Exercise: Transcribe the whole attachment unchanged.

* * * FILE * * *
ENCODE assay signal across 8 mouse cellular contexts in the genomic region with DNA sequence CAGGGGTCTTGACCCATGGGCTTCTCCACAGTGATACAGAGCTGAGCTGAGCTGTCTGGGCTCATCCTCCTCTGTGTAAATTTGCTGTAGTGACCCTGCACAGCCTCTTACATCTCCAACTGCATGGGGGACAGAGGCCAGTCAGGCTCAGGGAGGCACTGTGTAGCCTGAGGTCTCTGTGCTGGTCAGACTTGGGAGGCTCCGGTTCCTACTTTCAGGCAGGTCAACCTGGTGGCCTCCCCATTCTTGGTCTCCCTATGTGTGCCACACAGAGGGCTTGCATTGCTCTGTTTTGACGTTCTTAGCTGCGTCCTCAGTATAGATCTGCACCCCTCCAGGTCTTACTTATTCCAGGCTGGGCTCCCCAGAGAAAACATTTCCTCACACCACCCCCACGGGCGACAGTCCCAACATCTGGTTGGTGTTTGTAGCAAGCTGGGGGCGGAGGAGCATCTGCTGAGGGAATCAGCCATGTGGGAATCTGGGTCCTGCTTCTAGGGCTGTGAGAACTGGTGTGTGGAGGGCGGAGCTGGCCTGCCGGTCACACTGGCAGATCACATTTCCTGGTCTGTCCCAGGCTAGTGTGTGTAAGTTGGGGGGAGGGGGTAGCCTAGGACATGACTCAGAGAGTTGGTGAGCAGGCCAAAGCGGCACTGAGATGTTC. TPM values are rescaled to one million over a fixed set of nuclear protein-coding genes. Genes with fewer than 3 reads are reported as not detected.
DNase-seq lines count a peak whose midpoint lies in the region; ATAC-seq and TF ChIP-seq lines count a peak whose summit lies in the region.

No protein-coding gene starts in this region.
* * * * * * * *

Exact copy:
ENCODE assay signal across 8 mouse cellular contexts in the genomic region with DNA sequence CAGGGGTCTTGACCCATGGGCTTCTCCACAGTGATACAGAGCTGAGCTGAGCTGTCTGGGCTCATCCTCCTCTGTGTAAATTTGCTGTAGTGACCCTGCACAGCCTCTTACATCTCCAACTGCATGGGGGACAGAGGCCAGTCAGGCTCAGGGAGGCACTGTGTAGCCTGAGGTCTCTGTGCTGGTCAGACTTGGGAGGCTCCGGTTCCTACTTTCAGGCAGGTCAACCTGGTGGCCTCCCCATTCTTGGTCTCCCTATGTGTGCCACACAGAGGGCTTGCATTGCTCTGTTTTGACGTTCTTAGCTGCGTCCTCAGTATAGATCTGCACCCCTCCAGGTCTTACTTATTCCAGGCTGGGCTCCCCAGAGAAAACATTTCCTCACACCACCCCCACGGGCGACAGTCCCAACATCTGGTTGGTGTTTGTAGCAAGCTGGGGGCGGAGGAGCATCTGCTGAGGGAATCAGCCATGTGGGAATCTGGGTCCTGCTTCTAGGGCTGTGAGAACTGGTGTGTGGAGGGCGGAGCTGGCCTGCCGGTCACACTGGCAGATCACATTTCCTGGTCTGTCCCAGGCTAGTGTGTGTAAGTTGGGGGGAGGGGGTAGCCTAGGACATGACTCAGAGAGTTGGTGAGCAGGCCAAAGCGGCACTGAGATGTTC. TPM values are rescaled to one million over a fixed set of nuclear protein-coding genes. Genes with fewer than 3 reads are reported as not detected.
DNase-seq lines count a peak whose midpoint lies in the region; ATAC-seq and TF ChIP-seq lines count a peak whose summit lies in the region.

No protein-coding gene starts in this region.